Emergency fund, as the name suggests, is the money you set aside that you’ll use in times of emergency.
As MoneySmart.Gov.AU defines emergency fund:
You’re probably a very positive person and everything is doing great in your life right now: a nice house, nice car, great husband, respectful kids, lovely family and stable job in the city. But no matter how good things are, they can always go bad. To quote Murphy’s Law:
Everyone has emergencies, whether we like it or not. We all will face emergencies or unplanned negative events, not only once but multiple times in our lives. It could be a medical emergency, job redundancy, car blows up, transmission goes out, family trouble or even burying a loved one. It could also be small things like your toddler accidentally throws your phone and it’s not working anymore so you need a new one, or having to book a flight on short notice to see a sick loved one.
These could happen to anyone and have proven to make people more broken every single time, but with an emergency savings fund, you will get by and will pass all these negative events.
What is an emergency fund?
An emergency fund is a money you’ve set aside – either in one lump sum or slowly over time – to help you in a situation where you need immediate access to money you might not have had otherwise. It is important that the set-aside amount is liquid, that you can access immediately, but not too easy to access that you will spend the money whenever you feel like it.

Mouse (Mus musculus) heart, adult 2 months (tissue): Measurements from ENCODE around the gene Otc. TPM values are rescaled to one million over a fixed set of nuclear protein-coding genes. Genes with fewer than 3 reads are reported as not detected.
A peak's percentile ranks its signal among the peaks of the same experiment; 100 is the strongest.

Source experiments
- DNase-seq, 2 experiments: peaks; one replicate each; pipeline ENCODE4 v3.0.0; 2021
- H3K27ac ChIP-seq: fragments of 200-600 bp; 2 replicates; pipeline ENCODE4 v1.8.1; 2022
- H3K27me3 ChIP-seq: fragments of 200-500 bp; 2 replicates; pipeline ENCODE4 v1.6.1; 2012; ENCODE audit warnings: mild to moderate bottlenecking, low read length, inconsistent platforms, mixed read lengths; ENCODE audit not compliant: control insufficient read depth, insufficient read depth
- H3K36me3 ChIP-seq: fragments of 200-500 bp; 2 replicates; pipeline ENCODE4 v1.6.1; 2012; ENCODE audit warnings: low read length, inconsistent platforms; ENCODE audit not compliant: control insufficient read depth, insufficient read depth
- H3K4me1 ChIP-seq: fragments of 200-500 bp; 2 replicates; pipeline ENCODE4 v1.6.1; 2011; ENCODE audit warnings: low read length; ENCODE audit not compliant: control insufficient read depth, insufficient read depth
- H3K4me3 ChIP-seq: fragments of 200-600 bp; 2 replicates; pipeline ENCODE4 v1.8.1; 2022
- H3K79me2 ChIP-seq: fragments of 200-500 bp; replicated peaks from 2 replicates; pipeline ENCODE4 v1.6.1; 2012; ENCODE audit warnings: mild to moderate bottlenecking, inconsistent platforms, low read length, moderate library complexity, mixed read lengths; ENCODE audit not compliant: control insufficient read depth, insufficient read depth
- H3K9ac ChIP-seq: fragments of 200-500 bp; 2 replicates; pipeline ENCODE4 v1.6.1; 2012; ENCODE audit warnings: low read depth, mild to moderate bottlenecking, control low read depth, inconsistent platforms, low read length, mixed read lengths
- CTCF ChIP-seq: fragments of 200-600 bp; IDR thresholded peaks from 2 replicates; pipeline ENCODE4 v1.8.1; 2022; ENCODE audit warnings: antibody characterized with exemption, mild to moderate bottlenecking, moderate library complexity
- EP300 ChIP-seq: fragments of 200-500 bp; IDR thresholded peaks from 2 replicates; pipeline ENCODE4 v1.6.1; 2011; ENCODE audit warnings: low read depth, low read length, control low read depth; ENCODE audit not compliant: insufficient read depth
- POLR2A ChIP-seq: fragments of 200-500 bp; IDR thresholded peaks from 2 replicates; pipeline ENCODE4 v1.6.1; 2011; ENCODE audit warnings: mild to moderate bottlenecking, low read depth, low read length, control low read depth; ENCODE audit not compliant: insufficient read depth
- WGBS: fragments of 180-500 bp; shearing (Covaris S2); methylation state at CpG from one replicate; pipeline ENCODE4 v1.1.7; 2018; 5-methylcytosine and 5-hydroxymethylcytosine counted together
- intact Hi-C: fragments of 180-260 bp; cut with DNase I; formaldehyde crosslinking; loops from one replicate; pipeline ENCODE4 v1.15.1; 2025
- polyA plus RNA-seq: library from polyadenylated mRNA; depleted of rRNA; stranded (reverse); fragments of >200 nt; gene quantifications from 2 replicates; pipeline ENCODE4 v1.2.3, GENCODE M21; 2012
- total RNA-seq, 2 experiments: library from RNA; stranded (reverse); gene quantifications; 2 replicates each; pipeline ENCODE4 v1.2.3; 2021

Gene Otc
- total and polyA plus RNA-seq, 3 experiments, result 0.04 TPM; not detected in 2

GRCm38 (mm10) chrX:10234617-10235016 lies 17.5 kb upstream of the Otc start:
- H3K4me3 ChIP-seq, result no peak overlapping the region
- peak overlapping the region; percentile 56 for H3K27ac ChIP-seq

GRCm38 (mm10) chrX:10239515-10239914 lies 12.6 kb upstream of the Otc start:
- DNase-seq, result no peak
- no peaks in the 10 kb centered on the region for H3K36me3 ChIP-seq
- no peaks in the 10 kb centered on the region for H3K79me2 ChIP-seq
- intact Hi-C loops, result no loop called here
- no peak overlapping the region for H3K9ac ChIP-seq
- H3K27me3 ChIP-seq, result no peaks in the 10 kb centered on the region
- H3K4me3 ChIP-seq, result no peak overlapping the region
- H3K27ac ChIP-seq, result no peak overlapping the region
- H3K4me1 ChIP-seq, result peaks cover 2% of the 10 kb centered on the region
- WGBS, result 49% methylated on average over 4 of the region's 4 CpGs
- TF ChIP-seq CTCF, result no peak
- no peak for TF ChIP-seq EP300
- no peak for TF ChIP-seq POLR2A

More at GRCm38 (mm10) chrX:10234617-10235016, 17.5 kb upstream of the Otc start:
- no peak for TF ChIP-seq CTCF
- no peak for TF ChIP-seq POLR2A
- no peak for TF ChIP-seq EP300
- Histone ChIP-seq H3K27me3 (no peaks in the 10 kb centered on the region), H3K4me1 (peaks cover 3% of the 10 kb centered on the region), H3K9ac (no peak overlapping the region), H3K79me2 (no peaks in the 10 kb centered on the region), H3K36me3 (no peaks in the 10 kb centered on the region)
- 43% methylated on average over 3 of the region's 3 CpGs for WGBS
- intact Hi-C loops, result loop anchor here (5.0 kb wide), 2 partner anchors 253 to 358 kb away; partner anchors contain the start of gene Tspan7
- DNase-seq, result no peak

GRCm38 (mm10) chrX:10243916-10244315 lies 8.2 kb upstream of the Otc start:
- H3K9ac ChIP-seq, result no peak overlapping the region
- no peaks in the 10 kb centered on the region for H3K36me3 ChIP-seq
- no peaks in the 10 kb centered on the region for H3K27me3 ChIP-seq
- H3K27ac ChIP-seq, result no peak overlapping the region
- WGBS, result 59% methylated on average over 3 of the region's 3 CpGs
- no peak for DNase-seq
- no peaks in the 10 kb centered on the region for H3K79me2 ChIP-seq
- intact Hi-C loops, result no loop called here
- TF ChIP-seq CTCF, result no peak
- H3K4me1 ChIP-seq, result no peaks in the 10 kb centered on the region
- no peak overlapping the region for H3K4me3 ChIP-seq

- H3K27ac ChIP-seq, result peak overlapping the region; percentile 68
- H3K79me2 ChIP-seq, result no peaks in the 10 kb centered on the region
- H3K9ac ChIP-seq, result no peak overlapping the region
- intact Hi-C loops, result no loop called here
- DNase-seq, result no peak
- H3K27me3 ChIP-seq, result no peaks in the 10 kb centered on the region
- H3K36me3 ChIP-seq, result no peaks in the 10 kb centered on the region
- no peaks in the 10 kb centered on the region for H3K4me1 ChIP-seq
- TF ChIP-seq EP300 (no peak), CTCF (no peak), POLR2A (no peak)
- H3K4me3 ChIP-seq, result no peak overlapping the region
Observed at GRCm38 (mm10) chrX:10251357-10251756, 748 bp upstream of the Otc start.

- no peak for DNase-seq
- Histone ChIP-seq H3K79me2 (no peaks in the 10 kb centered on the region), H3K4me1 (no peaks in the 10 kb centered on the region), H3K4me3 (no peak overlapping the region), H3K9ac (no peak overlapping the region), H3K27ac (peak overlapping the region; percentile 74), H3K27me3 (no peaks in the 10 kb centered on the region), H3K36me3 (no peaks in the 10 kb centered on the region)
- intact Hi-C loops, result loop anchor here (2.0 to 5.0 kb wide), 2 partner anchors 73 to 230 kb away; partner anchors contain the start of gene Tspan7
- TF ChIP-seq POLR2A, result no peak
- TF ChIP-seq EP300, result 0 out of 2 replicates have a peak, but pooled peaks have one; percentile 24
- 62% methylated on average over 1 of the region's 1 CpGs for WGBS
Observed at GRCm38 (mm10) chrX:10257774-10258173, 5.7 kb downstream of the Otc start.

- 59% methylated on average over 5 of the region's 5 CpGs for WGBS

Say you needed a root canal therapy which will cost you between $2,000 to $3,500 if you don’t have health insurance to cover for it. If you have an emergency saving fund, you can easily decide to go through the treatment and skip getting anxious about where you going to get the money, or if you managed to get the money through your credit card, on how you’re going to pay for it.
Yet there are too many people in Australia who have no savings at all, let alone an emergency fund, and the stats are working against us.
According to AMP Bank, one in five Australians have less than $250 in savings. According to a BT Financial Group’s consumer index, 21% of people have no savings to fall back on. A similar study by Citi found that 36% of people had less than $1,000 in savings for emergencies.
What are emergency events to spend your emergency fund on?
There is a little grey area on where to spend the emergency fund on. I’m guilty of this one – as I think of this fund as part of my ready cash that I can spend anytime I want on anything I want.
Emergency fund is NOT for buying new pair of shoes on sale or for a short holiday in Noosa; IT IS FOR EMERGENCIES ONLY.
Most of us, myself included, uses credit cards to catch all of life’s emergencies. Some of these so-called emergencies are events like end-of-financial Year, Christmas or Boxing Day. Christmas is not an emergency. It is always happening in December – they haven’t moved that event ever.